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How to Pace Yourself

Learning to run properly can be challenging enough, which is why learning to how to pace yourself is important to get right.

If you’ve ever laced up your shoes and headed out the door unsure of what pace to run; you’re not alone. Here are some tips to help you figure out how to pace yourself.

Whether you’re a beginner, elite, or anywhere in between, we can all face the same problem in any given week. The schedule says Tuesday should be hard, Thursday should be steady, and you have heard that most of your long runs should be at an easy effort. You find yourself asking as you run down the road, what is hard and how should this feel? How can a long run ever be easy?! No matter how slow I run, it NEVER seems easy!

Here’s an easy way to figure out and look at effort levels.

Contrary to popular belief this sport doesn’t have to be exhausting, and each run shouldn’t leave you tired for days. Your early runs where you’re learning to cover distance and time should be completed at the speed of chat. Meaning you should be able to talk to the person next to you while running. This is called the “talk test” and is one of the most common ways to gauge effort level.

For those who are more experience, running at “the speed of chat” is how your easy runs should feel in a training week. You should feel totally in control, relaxed, and able to talk while running. Easier to check while running with a friend, but if you’re by yourself, you may find you are running along the street talking to yourself; not a bad thing as long as it helps you gauge your effort! If you want to give this running a score as an effort level 1-10 (1 being the easiest), it could be a 6/10.

The next level

Steady running. This is the backbone of training for the more experienced. It’s not complicated but does require you to be completely honest. You can push this area too hard and run junk miles that leave you too tired for clever sessions that we’ll cover next. This area is perhaps a 7/10 on your scorecard and is still conversational, although the chat is slightly strained.

Threshold running

We can all train like Mo; even if you’re new to the sport, and this is how you do it. This is called “uncomfortable running” or “controlled discomfort.” The key is that you can still talk between each breath, but it’s only 3-4 word answer effort. If you can utter a couple of distressed words; you are working too hard, and conversely, if you can say most of a sentence, you’re not working hard enough. This is running uncomfortable, but with control! It’s certainly not sprinting or running to exhaustion.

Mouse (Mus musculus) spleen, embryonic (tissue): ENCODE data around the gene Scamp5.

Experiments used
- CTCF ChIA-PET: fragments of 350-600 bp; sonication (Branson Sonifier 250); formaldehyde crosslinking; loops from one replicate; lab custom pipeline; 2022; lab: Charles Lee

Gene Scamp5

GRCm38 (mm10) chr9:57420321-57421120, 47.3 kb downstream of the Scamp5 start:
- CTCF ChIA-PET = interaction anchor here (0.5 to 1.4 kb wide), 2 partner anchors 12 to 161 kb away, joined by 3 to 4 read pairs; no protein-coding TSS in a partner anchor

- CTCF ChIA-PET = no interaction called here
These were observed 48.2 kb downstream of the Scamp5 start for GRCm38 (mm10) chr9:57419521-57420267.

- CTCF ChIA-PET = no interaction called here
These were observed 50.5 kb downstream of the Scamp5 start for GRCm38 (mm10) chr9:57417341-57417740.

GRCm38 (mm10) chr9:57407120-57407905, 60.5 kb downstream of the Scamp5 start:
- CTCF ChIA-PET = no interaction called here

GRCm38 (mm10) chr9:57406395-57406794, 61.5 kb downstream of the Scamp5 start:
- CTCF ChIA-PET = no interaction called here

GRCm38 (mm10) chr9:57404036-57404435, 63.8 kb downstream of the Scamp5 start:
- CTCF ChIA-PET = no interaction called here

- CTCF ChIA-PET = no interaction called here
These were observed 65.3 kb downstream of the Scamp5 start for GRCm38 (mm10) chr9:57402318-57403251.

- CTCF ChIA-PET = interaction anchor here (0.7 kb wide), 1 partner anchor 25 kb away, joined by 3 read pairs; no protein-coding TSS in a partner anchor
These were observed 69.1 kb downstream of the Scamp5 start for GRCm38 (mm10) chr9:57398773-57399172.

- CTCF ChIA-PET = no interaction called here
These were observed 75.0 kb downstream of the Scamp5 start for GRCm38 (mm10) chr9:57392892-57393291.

You might only be ready to include a few 3-minute blocks of this in a run each week, but it can grow; you can build the volume over the months. We call this running the bedrock to becoming a better runner, and it feels like 8-9/10 and 3-4 word answer effort.

An experienced runner using a heart rate monitor might run near to 85% of their maximum heart rate to remain in this zone. To know exactly how high your heart rate should be; grab a lactate & Vo2 max test from your local Sports Science department or university.

A couple of examples of threshold running sessions are:

5 x 5 minutes at threshold effort built into a 45-50 minute run with a 90-second jog recovery between each block.

This can build to a 6 x 5 minutes then 3 x 10 minutes and eventually you could be running 25-30 minutes of continuous threshold in the last part of a 45-minute run each week. The key is to keep feeling like a 3-4 word answer pace and not progressively harder until you feel like you are in the final stages of a 5k or 10k. Stay in control.

Interval Training & 5K-10K race paces naturally follow on from threshold as being the next level of pain.

It’s time to visit the hurt locker; although if new to running, your 5k or 10k effort will be your easy running pace or maybe threshold if progressing and a few races further down the road.

To a certain point, how the 5K/10K effort or interval training feels is up to you. You could be wise and hold back slightly letting the pace and intensity prescribed build the pain for you, or you could be the headbanger who loves to hit it harder and hang on. The choice is yours but remember to be consistent in this zone.